The announcement was made during the Caribbean Conference on Comprehensive Disaster Management to strengthen disaster risk reduction and early warning systems through knowledge exchange
December 9, Nassau, Bahamas. Following the unprecedented destruction caused by some of the most powerful hurricanes to ever cross the Atlantic, the European Union offered 2 million euros (US$2.35 million) to support two Caribbean disaster risk reduction initiatives.
The announcement came during the 10th Caribbean Conference on Comprehensive Disaster Management CDM: The Road to Resilience - Checkpoint 2017 “Building Resilience through Partnerships” here today, supporting of the DIPECHO (Disaster Preparedness Programme) Action Plan for the Caribbean, launched, under the auspices of the General Directorate of Civil Protection and Humanitarian Aid of the European Union (ECHO). The financial support will be used in two regional initiatives. The first one, "Strengthen integrated early warning systems for a more effective disaster risk reduction in the Caribbean through knowledge and the transfer of tools", is implemented by the United Nations Development Programme (UNDP), the International Federation of the Red Cross and the Red Crescent (IFRC) and the Caribbean Disaster Emergency Management Agency (CDEMA). The second, "Ponte Alerta Caribe: Harmonizing Risk Management Strategies and Tools with an Inclusive Approach in the Caribbean" is implemented by the Oxfam consortium, Plan International, Habitat for Humanity and International Handicap.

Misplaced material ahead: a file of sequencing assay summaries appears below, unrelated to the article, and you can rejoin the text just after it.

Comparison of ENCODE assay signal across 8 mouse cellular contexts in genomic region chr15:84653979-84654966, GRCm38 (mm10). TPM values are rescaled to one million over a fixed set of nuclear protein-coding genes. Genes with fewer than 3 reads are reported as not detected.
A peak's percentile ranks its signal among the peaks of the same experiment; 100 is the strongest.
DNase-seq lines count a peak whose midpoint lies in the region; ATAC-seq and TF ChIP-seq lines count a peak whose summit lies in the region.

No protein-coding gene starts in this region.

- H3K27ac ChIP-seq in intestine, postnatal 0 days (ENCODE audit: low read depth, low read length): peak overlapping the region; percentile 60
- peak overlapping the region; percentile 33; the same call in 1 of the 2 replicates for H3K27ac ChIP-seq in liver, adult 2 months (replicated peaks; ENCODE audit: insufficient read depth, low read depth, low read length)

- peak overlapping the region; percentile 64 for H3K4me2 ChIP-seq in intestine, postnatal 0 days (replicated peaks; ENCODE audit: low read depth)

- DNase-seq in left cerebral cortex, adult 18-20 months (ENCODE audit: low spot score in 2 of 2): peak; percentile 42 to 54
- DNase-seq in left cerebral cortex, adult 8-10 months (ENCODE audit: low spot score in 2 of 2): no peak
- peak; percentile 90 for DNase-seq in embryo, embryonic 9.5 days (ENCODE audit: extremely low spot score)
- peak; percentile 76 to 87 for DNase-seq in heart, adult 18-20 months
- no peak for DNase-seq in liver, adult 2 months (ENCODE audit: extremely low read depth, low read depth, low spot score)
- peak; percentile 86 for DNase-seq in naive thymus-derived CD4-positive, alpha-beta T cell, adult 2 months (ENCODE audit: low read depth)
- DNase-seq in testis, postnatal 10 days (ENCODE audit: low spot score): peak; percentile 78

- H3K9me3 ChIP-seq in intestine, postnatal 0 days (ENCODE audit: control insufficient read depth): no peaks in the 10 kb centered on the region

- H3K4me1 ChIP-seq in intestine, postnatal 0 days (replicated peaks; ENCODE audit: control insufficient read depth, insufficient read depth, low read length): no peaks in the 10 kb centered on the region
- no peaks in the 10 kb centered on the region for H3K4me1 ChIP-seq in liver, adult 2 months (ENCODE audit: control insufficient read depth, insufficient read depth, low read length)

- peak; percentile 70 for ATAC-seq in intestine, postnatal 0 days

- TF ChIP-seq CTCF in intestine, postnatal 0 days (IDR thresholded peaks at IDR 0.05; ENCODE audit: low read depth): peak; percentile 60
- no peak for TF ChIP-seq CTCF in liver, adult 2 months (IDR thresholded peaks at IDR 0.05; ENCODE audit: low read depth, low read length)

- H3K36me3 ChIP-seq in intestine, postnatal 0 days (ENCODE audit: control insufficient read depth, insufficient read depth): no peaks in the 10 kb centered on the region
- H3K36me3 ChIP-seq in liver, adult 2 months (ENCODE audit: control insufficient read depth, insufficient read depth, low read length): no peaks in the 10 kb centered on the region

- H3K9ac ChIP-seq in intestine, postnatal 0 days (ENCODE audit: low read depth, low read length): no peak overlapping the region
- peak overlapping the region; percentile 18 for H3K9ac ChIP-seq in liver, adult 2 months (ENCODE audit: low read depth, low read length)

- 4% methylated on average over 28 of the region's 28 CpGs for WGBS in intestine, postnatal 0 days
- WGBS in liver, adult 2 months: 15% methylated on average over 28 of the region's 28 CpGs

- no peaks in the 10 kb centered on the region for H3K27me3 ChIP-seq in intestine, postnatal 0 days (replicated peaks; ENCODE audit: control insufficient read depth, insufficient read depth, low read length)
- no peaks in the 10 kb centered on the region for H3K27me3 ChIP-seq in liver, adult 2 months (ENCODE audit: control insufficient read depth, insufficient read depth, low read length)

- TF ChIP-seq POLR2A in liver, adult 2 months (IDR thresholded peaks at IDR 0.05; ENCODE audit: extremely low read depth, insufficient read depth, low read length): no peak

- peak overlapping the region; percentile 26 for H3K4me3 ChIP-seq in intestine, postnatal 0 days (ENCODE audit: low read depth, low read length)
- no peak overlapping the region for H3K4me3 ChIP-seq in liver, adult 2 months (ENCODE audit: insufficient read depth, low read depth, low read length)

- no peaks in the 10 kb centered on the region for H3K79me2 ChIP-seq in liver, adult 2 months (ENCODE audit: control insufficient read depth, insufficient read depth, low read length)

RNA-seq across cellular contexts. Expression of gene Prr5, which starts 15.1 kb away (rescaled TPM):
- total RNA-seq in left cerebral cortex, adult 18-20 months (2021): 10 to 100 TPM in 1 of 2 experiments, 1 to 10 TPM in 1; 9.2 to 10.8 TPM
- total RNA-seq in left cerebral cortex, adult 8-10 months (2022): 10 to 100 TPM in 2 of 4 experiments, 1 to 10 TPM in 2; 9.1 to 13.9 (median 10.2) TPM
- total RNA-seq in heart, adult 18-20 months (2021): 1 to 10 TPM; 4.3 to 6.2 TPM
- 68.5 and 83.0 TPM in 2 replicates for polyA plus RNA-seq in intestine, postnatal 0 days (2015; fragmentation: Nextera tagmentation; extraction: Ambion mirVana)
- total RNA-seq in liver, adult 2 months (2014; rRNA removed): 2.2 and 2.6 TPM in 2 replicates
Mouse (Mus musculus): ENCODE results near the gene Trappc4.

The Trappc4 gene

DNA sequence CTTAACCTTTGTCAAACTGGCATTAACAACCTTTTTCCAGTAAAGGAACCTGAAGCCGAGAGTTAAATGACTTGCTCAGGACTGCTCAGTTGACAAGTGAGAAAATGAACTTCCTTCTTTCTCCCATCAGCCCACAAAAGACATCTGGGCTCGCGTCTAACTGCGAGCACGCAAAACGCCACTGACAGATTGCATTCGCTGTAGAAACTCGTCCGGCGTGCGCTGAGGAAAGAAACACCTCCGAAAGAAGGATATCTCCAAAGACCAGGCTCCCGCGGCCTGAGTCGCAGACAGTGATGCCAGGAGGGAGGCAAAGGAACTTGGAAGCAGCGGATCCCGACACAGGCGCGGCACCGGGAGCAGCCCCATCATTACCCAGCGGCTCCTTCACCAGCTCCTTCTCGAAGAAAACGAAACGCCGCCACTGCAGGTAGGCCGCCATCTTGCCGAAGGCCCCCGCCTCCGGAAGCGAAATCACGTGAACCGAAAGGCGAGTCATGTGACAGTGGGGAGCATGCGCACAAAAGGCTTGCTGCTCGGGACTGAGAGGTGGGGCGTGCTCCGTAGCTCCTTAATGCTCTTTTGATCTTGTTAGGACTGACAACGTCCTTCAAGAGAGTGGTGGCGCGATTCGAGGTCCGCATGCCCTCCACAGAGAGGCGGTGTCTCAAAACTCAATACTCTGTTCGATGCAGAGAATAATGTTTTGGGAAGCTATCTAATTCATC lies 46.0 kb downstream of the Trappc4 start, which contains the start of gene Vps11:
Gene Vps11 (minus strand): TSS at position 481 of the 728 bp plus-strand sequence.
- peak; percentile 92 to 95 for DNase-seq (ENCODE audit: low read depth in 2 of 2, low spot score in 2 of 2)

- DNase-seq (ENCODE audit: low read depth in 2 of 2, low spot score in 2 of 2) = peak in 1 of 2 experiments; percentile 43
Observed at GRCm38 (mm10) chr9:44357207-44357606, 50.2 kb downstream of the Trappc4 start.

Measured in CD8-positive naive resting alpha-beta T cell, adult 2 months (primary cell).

These projects, which take place in Antigua and Barbuda, Dominica, the Dominican Republic, Haiti, Saint Lucia, Saint Vincent and the Grenadines and Cuba, seek to strengthen disaster preparedness and risk reduction through gathering and applying tested tools to generate risk information, improve monitoring and warnings, and ensure that messages reach communities, whose response capacities will also be strengthened through training sessions. The projects will be implemented over an 18-month period to strengthen the prevention, mitigation and response capacities at both the institutional and community level, and will emphasize mutual learning and collaboration between countries and regional institutions working in disaster risk reduction across the Caribbean.
The projects were launched at the 10th Caribbean Conference on Comprehensive Disaster Management, held from December 4 to 9 in Nassau, Bahamas and organized by CDEMA. It was attended by over 200 representatives of the national systems of prevention, mitigation and response of the Caribbean countries, National Red Cross Societies, representatives of the national and regional systems of meteorology and hydrology, as well as representatives of the UNDP Regional Bureau for Latin America and the Caribbean and the UNDP offices in Barbados, Cuba and the Dominican Republic, in addition to the IFRC, CDEMA, Oxfam, Handicap International, and ECHO.
All stakeholders, within the framework of the conference, reaffirmed their commitment to work in alignment with the Caribbean Comprehensive Disaster Management 2014-2024 strategy, recognizing the need for collaboration and exchange of good practices between the institutions of the Caribbean countries, especially given the recent hydro-meteorological events of the last hurricane season.